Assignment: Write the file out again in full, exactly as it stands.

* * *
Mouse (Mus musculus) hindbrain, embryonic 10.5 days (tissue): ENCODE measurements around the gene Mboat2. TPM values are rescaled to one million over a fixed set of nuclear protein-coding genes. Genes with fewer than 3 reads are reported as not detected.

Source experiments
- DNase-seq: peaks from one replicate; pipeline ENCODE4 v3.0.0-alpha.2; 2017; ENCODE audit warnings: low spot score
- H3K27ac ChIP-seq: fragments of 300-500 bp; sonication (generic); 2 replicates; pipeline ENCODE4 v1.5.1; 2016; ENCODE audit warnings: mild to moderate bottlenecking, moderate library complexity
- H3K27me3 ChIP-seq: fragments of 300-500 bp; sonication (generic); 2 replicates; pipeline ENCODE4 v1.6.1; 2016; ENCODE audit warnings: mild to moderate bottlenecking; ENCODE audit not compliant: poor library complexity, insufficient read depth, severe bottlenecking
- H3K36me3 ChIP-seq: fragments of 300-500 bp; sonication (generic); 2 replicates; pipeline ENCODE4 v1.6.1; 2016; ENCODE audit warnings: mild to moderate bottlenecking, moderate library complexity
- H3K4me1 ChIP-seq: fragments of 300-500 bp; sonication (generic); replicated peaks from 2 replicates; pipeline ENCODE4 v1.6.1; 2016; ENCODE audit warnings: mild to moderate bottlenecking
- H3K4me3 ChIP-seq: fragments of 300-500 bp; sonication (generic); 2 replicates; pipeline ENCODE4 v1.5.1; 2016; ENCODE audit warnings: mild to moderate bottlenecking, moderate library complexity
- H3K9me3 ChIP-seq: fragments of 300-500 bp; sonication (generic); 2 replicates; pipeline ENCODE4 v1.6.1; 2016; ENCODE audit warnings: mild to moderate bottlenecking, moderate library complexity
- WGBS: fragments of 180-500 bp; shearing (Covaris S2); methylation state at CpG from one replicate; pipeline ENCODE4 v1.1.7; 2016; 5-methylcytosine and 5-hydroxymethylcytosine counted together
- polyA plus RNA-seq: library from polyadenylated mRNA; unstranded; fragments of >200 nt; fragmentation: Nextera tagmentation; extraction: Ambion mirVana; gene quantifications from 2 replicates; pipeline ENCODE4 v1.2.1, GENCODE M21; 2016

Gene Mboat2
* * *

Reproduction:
Mouse (Mus musculus) hindbrain, embryonic 10.5 days (tissue): ENCODE measurements around the gene Mboat2. TPM values are rescaled to one million over a fixed set of nuclear protein-coding genes. Genes with fewer than 3 reads are reported as not detected.

Source experiments
- DNase-seq: peaks from one replicate; pipeline ENCODE4 v3.0.0-alpha.2; 2017; ENCODE audit warnings: low spot score
- H3K27ac ChIP-seq: fragments of 300-500 bp; sonication (generic); 2 replicates; pipeline ENCODE4 v1.5.1; 2016; ENCODE audit warnings: mild to moderate bottlenecking, moderate library complexity
- H3K27me3 ChIP-seq: fragments of 300-500 bp; sonication (generic); 2 replicates; pipeline ENCODE4 v1.6.1; 2016; ENCODE audit warnings: mild to moderate bottlenecking; ENCODE audit not compliant: poor library complexity, insufficient read depth, severe bottlenecking
- H3K36me3 ChIP-seq: fragments of 300-500 bp; sonication (generic); 2 replicates; pipeline ENCODE4 v1.6.1; 2016; ENCODE audit warnings: mild to moderate bottlenecking, moderate library complexity
- H3K4me1 ChIP-seq: fragments of 300-500 bp; sonication (generic); replicated peaks from 2 replicates; pipeline ENCODE4 v1.6.1; 2016; ENCODE audit warnings: mild to moderate bottlenecking
- H3K4me3 ChIP-seq: fragments of 300-500 bp; sonication (generic); 2 replicates; pipeline ENCODE4 v1.5.1; 2016; ENCODE audit warnings: mild to moderate bottlenecking, moderate library complexity
- H3K9me3 ChIP-seq: fragments of 300-500 bp; sonication (generic); 2 replicates; pipeline ENCODE4 v1.6.1; 2016; ENCODE audit warnings: mild to moderate bottlenecking, moderate library complexity
- WGBS: fragments of 180-500 bp; shearing (Covaris S2); methylation state at CpG from one replicate; pipeline ENCODE4 v1.1.7; 2016; 5-methylcytosine and 5-hydroxymethylcytosine counted together
- polyA plus RNA-seq: library from polyadenylated mRNA; unstranded; fragments of >200 nt; fragmentation: Nextera tagmentation; extraction: Ambion mirVana; gene quantifications from 2 replicates; pipeline ENCODE4 v1.2.1, GENCODE M21; 2016

Gene Mboat2